Does your law firm consider innovation an opportunity or a challenge? It appears that the jury is still out for many COO & CFOs.

Erik Schmidt | November 06, 2014

The 13th Annual Law Firm COO & CFO Forum: Fostering Innovation in Law Firms provided domestic and global COO and CFOs with an opportunity to learn how their peers’ are approaching the ever popular theme of “innovation.” While many firms are embracing innovation, some are still in a state of resistance. Below are ten “take-aways” that we gathered from the day and a half-long forum.

1.  The market is segmenting in ways that law firms are not structured to handle. Differentiation is becoming more evident as firms diverge from one another and branding is key to portraying how firms differ from competitors. Law firms can no longer afford to disregard what their peers and competitors are doing unless they are prepared to be left behind as profitable firms continue to notably outperform within individual categories (i.e. AmLaw50, 100, 200).

2.    “Efficiency” is a key term that is now at the forefront of every executive-level discussion. Prior to 2008, this term was never discussed in law firms [A1]  . The term is impacting the ways firms operate, from ground-level decisions, such as spend management and print management, all the way up to partner-level staffing model review.

3.    When it comes to law firms being run as businesses, we are further along the curve than some people may think. However, the key challenge now is how do firms support their functions internally to run more like businesses? Some are responding by creating new roles i.e. Chief Pricing Officers/Pricing Departments, Finance Executives, Procurement Departments, Chief Analytics Officers, Project Managers, Client Service Innovation Roles.

4.    Client demands are driving firms to think strategically and develop innovative solutions that will have an impact against “disruptive forces.” Firms like Allen & Overy are creating hybrid legal solutions, which allow them to offer unbundled services as a one-stop-shop for high-end work. i.e. Law Firm Business, Contract Lawyers, Document Review, Managed Legal Services, Online Services, Legal Consulting.

5.    There may be a true disruptor to Big Law with the big four consultancies moving back into the legal industry where jurisdictions allow it. With each of the four top consultancies reporting annual billings in excess of $20B for fiscal year 2013, their tremendous revenues advantage, coupled with deep brand recognition, extensive corporate contacts, and capital raising experience, make them a very real threat.

6.    Firm executives are being challenged to find ways to get firm partners more invested into the concept of innovation. There are two main challenges that executives are currently facing in this area. First, the increasingly ease of lateral movements is causing firm partners to be less incentivized to  promote or buy into innovation or change (i.e. if a Partner doesn’t agree with the initiative or changes to the firm, he can easily walk away and take his book of business with him). Secondly, there is a generational struggle to get baby boomers invested on why changes should be made. In many cases, there are key decision makers that are nearing retirement and therefore are less inclined to make expensive, yet necessary, technology investments.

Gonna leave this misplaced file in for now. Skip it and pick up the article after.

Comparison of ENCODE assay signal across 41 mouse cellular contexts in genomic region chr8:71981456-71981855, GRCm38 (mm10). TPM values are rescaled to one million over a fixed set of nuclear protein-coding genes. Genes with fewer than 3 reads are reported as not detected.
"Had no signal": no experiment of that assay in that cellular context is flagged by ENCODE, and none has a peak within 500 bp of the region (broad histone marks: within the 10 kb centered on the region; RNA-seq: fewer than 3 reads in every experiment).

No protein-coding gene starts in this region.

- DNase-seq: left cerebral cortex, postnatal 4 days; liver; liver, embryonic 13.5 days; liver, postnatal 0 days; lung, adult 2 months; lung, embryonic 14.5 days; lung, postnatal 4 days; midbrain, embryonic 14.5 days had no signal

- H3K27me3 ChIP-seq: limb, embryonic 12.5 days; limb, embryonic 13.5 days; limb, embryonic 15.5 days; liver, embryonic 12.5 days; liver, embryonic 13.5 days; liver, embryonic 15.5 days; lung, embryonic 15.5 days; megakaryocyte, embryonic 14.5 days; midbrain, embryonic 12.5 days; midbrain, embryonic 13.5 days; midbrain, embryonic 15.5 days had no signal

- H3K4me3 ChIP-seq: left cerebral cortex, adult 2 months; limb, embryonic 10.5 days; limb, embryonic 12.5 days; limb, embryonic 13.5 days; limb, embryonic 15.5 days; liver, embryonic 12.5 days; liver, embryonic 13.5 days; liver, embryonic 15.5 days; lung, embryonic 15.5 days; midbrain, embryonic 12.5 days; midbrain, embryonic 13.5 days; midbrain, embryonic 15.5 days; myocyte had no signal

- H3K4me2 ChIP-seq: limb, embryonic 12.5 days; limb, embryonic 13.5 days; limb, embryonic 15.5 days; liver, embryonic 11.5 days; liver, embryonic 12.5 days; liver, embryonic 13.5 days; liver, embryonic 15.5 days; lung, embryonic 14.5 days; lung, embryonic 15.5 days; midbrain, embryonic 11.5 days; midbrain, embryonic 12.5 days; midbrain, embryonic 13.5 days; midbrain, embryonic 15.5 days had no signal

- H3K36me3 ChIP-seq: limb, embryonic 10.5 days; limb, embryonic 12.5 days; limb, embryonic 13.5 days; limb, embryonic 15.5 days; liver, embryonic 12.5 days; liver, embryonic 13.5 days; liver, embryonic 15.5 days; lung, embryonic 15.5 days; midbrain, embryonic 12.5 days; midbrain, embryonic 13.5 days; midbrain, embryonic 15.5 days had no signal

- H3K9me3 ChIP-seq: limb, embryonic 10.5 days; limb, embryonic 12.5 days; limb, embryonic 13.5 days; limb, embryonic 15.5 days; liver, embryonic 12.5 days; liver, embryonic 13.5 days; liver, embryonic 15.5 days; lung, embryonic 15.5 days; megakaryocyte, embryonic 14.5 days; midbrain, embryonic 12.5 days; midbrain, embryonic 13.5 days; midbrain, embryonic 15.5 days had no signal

7.    CFOs and COOs are currently struggling to find balance between process improvement and process overkill. Some firms have found that designating groups to oversee new processes may actually slow down the business because there are too many approval levels and people involved in the process.

8.    With ever increasing competition in the legal market, it is critical that firms find out what their clients truly think about them. Soliciting honest, and sometimes brutal, feedback can be challenging but it is the key to understanding how a firm can improve in order to differentiate itself to clients and prospects. If a firm doesn’t know where it currently stands, then it won’t know how to invest resources to maintain or improve its brand.

9.    Corporate clients are becoming more tech savvy internally and therefore are expecting law firms to do the same. If law firms are unable to deliver, corporate clients will continue to bring more and more business in-house ($7B of outside business has been brought in-house in recent years).

10.  Metrics and transparency appear to be hot internal topics for executives. Key decision makers across various support functions are trying to determine what information they want to share with partners and staff, and in turn, how they can provide essential data in a clear, concise and actionable manner i.e. through dashboards and general reporting tools.